I glanced at the clock on screen - 9:00AM.   I thought that I'd better start getting a move on or I'd miss class.  Five more minutes, I thought, and I'll start to get ready.  I flicked between MSNBC, ABC and CNN and settled on one channel who was showing a full screen shot of North tower, a column of smoke still pouring from it's side. The anchor was still unsure what caused this terrible accident, but assured viewers that we'd be updated as soon as they knew anything more conclusive.

Something entered the corner of the screen. A bird, I thought. But as it got closer I chided myself - it was clearly far too big to be a bird. It seemed to be flying toward the towers. Please let it be the Air Force or something like that, investigating the situation from the air.  Closer. Faster.  In the next second the unimaginable happened right in front of my eyes, in front of the eyes of millions I'd stunned viewers, all over the country and all over the world. That plane crashed into the side of the South tower and our lives and country were changed forever.  One minute we were witnessing a horrific 'accident', the next it seemed that no one felt safe.  Oh my God, was all I could say - both a prayer and an expression of total shock. I could hardly believe my eyes.  I can't recall the news anchors next words, only the horror in her voice as she, like the rest of us, realised that this great country we were living in had just come under attack. That a moment ago, we witnessed even more innocent people needlessly losing their lives. That in a matter of seconds everything had changed.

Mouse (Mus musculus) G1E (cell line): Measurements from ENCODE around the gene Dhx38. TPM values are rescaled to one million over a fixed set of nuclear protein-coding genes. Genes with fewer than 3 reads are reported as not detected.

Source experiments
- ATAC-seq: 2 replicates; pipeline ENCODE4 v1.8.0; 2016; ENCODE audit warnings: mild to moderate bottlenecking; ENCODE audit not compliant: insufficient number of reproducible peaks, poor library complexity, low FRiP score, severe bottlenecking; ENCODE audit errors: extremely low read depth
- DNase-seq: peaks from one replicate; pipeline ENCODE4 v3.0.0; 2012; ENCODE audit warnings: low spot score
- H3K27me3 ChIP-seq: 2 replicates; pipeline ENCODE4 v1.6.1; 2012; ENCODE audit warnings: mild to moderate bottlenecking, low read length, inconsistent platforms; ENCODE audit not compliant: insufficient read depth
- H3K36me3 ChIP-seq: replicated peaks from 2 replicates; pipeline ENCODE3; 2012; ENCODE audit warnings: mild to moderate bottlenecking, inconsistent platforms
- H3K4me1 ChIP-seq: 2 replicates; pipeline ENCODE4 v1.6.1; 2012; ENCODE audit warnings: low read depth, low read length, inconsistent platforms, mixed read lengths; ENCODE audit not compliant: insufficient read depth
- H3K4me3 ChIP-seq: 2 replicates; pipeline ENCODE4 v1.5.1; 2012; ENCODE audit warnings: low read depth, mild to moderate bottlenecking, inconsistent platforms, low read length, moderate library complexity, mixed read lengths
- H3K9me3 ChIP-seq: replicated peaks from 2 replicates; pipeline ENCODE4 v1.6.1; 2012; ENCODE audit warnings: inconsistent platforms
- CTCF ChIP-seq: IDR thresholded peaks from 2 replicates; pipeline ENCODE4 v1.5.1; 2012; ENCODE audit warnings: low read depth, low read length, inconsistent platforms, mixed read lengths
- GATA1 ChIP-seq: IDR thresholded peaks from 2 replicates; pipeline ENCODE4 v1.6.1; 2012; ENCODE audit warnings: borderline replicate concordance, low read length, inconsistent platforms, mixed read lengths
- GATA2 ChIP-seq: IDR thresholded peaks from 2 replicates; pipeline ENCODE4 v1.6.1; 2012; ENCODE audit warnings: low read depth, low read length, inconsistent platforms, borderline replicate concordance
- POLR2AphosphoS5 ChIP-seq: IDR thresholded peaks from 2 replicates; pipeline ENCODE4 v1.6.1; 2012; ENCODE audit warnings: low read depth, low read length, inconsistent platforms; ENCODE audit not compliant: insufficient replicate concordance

I felt sick to my stomach. I couldn't understand this.  Who did this?  Why did they do it?  Those questioned were probably asked millions of times that day and for these 10 years since.

Victoria was still in the shower.  This time I just went straight in and told her what happened.  She rushed to join me on the couch where we sat, glued to the screen.  I called my parents and whispered as loud as I could, telling them what happened.  There was no need - they were sitting in a cafe in Ireland, an ocean away, having lunch and watching it all unfold on the TV.  We said our goodbyes and I returned to watching the coverage.